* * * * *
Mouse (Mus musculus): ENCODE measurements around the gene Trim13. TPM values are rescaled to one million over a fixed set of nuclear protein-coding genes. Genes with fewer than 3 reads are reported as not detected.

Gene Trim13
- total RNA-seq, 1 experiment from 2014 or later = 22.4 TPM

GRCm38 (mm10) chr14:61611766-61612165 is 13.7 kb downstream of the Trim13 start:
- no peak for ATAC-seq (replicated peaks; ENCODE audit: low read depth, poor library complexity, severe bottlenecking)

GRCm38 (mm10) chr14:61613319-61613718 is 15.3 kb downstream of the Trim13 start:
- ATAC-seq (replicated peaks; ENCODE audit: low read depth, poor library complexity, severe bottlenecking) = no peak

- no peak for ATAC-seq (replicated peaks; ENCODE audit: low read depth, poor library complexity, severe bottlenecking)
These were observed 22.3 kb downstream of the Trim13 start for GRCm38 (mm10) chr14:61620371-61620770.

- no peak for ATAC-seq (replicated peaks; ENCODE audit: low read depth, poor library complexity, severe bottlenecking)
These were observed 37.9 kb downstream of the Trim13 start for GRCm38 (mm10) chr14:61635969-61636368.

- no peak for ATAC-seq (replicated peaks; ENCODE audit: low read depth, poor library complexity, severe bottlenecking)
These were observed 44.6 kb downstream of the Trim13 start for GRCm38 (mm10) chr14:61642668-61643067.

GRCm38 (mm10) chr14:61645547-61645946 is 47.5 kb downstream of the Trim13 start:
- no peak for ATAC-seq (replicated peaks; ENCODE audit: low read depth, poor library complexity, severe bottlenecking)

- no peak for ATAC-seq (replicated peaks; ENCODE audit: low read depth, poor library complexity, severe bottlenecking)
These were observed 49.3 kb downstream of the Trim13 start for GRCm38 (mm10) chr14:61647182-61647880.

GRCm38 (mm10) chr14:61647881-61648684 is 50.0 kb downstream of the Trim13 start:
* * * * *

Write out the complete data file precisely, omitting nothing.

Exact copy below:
Mouse (Mus musculus): ENCODE measurements around the gene Trim13. TPM values are rescaled to one million over a fixed set of nuclear protein-coding genes. Genes with fewer than 3 reads are reported as not detected.

Gene Trim13
- total RNA-seq, 1 experiment from 2014 or later = 22.4 TPM

GRCm38 (mm10) chr14:61611766-61612165 is 13.7 kb downstream of the Trim13 start:
- no peak for ATAC-seq (replicated peaks; ENCODE audit: low read depth, poor library complexity, severe bottlenecking)

GRCm38 (mm10) chr14:61613319-61613718 is 15.3 kb downstream of the Trim13 start:
- ATAC-seq (replicated peaks; ENCODE audit: low read depth, poor library complexity, severe bottlenecking) = no peak

- no peak for ATAC-seq (replicated peaks; ENCODE audit: low read depth, poor library complexity, severe bottlenecking)
These were observed 22.3 kb downstream of the Trim13 start for GRCm38 (mm10) chr14:61620371-61620770.

- no peak for ATAC-seq (replicated peaks; ENCODE audit: low read depth, poor library complexity, severe bottlenecking)
These were observed 37.9 kb downstream of the Trim13 start for GRCm38 (mm10) chr14:61635969-61636368.

- no peak for ATAC-seq (replicated peaks; ENCODE audit: low read depth, poor library complexity, severe bottlenecking)
These were observed 44.6 kb downstream of the Trim13 start for GRCm38 (mm10) chr14:61642668-61643067.

GRCm38 (mm10) chr14:61645547-61645946 is 47.5 kb downstream of the Trim13 start:
- no peak for ATAC-seq (replicated peaks; ENCODE audit: low read depth, poor library complexity, severe bottlenecking)

- no peak for ATAC-seq (replicated peaks; ENCODE audit: low read depth, poor library complexity, severe bottlenecking)
These were observed 49.3 kb downstream of the Trim13 start for GRCm38 (mm10) chr14:61647182-61647880.

GRCm38 (mm10) chr14:61647881-61648684 is 50.0 kb downstream of the Trim13 start: